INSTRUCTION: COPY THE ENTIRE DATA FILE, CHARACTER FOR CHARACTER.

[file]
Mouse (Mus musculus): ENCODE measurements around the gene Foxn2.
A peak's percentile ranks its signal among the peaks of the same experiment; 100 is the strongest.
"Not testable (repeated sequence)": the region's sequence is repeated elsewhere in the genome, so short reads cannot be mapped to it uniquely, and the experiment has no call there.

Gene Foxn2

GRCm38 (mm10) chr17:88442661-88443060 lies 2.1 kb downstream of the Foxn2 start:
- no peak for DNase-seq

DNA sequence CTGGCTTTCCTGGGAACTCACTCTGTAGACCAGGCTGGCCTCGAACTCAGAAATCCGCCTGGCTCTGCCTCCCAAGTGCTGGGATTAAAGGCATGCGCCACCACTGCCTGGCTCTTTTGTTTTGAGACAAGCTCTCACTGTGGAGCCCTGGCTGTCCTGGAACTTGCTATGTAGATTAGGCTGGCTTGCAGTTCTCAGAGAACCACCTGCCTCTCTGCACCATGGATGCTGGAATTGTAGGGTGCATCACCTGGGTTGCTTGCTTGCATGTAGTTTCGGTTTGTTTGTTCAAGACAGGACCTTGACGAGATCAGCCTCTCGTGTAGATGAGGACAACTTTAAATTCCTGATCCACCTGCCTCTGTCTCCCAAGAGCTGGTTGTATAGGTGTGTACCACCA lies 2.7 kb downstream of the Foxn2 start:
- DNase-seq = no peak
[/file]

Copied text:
Mouse (Mus musculus): ENCODE measurements around the gene Foxn2.
A peak's percentile ranks its signal among the peaks of the same experiment; 100 is the strongest.
"Not testable (repeated sequence)": the region's sequence is repeated elsewhere in the genome, so short reads cannot be mapped to it uniquely, and the experiment has no call there.

Gene Foxn2

GRCm38 (mm10) chr17:88442661-88443060 lies 2.1 kb downstream of the Foxn2 start:
- no peak for DNase-seq

DNA sequence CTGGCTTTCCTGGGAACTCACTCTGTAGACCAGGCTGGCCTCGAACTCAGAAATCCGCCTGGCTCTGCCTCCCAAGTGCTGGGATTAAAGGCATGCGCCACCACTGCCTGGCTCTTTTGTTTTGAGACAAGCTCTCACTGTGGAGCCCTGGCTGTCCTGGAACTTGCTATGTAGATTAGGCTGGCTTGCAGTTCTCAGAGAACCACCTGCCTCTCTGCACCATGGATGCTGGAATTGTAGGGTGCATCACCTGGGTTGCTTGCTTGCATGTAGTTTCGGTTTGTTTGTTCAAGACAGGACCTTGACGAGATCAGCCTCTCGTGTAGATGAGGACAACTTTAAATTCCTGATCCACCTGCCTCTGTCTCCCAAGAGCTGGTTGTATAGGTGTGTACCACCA lies 2.7 kb downstream of the Foxn2 start:
- DNase-seq = no peak